US Midterm election 2018: Road trip across key states

World Today

US Midterm election 2018: Road trip across key states

The U.S. is just days away from its midterm elections that could shift political power in Washington.

For CGTN’s special coverage, Nathan King traveled across several key states in the upcoming elections, to find out where voters stand on major issues- including trade and the economy, immigration and the increase of divisive politics.

Five states in ten days, including the three that critically sealed the presidency for Donald Trump: Michigan, Wisconsin and Pennsylvania.

First Illinois, where trade tariffs are on farmer Ralph Coffman’s mind as he brings in the soybean harvest. Now that the market to China has collapsed, he may not be planting them anymore

“We might give up on soybeans yeah. If we don’t see a market improvement in the price. If we got some other countries to come in and replace China that would help the market and move some of these beans out- but there’s just too many soybeans,” Coffman said.

In Wisconsin the sitting senator, Tammy Baldwin tells CGTN reciprocal tariffs from Mexico and China are killing the state’s dairy industry.

“Mexico was 25 percent of the export market for cheese. That has gone away.” Said Senator Baldwin.

In Michigan, auto worker and staunch Republican Brian Pannebecker backs the US President and the trade wars he has started.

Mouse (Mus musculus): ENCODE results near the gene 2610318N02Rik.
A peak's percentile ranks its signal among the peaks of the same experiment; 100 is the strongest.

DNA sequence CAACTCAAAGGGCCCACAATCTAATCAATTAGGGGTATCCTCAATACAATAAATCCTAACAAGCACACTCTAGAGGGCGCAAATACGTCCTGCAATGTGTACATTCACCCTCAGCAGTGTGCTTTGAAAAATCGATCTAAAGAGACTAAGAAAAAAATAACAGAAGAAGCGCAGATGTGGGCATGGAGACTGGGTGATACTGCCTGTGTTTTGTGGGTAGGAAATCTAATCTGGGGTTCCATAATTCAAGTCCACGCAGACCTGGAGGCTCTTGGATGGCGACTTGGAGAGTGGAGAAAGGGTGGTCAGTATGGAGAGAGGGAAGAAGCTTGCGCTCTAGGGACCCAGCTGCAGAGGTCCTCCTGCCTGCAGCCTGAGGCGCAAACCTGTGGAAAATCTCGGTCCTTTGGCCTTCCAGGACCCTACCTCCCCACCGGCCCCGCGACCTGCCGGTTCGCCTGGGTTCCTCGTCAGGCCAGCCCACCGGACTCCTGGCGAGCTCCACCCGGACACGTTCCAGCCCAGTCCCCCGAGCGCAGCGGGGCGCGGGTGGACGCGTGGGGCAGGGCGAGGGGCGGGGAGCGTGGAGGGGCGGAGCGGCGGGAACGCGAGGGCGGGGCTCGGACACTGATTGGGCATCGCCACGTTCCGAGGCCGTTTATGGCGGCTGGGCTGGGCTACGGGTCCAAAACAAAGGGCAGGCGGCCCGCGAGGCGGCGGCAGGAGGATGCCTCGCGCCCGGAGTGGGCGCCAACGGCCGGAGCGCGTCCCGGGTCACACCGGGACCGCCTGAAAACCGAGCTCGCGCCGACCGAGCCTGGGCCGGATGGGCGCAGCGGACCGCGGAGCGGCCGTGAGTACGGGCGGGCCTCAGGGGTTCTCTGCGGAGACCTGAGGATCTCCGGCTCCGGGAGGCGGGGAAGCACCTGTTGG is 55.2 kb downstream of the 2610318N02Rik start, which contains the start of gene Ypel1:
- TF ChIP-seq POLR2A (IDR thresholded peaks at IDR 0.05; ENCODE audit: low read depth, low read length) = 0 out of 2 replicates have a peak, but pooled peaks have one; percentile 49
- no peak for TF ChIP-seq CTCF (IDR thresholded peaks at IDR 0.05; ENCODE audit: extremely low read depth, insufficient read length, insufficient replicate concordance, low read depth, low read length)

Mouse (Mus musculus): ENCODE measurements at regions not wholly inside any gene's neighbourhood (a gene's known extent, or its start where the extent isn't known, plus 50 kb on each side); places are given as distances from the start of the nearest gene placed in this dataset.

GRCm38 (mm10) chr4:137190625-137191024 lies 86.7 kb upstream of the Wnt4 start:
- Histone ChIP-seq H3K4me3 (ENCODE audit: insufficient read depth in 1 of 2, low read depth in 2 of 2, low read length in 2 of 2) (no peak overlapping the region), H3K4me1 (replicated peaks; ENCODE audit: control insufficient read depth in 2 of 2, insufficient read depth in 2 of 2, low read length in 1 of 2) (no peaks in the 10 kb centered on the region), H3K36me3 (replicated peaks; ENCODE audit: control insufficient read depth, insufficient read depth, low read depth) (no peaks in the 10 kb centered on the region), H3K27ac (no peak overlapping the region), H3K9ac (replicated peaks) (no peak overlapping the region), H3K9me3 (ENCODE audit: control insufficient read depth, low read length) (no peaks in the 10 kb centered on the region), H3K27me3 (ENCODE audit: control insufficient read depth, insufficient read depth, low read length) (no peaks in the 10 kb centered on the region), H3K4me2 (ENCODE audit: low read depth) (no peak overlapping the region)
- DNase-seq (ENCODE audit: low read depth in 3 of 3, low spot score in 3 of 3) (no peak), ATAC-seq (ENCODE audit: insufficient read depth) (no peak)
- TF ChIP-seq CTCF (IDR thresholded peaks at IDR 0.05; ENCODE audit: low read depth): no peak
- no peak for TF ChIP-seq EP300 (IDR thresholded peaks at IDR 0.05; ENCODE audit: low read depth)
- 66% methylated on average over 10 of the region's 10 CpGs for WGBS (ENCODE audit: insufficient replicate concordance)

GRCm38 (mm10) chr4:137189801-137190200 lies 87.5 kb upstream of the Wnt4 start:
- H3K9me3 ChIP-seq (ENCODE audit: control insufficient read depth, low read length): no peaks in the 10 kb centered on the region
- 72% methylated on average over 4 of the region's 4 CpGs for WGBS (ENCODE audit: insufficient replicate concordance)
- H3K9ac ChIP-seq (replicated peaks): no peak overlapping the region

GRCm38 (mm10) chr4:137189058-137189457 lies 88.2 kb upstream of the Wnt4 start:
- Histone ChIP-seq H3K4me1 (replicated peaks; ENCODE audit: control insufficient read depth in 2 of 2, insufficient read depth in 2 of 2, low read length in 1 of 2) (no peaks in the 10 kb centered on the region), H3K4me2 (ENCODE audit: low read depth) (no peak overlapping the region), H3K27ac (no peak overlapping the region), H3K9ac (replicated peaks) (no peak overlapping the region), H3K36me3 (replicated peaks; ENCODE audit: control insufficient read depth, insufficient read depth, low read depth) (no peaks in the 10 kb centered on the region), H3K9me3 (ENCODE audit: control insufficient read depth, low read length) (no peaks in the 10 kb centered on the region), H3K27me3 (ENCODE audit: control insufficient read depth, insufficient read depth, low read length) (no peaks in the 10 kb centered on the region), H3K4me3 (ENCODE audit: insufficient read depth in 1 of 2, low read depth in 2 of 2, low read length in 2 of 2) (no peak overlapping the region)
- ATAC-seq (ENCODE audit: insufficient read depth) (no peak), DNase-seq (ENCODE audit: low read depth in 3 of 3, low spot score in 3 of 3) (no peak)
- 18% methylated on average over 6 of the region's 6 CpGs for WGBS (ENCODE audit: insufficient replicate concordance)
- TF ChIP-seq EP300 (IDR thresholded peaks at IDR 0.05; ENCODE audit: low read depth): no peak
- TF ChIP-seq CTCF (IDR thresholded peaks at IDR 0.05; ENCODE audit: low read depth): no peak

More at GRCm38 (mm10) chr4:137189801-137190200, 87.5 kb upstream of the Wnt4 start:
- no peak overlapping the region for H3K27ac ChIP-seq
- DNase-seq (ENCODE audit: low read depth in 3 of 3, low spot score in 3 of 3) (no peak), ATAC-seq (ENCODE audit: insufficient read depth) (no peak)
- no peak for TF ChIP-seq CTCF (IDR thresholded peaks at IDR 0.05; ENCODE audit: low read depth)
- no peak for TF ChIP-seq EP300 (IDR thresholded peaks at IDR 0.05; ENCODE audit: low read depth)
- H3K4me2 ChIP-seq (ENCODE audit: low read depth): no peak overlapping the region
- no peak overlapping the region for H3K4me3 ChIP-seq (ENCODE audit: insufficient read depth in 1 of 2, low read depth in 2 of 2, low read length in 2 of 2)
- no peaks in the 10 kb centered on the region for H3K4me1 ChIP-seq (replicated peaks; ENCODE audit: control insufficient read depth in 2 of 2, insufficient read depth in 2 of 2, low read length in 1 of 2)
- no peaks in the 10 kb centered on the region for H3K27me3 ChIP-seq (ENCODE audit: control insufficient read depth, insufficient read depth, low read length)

“It’s been a long time since we’ve had leadership who would go toe-to-toe with our trading partners, making sure we are getting fair deals to try and keep our jobs here so we can export our products that we built to other countries,” Pannebecker said.

Immigration is on minds in this growing Hispanic community in Abbotsford, Wisconsin – thriving, though a recent immigration raid worried many.

And in Pennsylvania, the former mayor of a fading steel town, Monessen is angry that despite a visit by then-candidate Donald Trump in 2016, his community is still dying.

“Nobody’s done a damn thing. It doesn’t make any difference whether you are a Democrat or a Republican, the two-party system doesn’t work for communities like this.” Said Mavrakis.

A tragedy unfolded in Pittsburgh on October 27th. Eleven were killed at a synagogue shooting in the neighborhood of Squirrel Hill. Gun violence, and hate crimes become election issues once again.

What effect the tragedy in Pittsburgh will have on the midterm elections remains to be seen but what is clear is that aside from the issues, the rhetoric in America has never been more divided.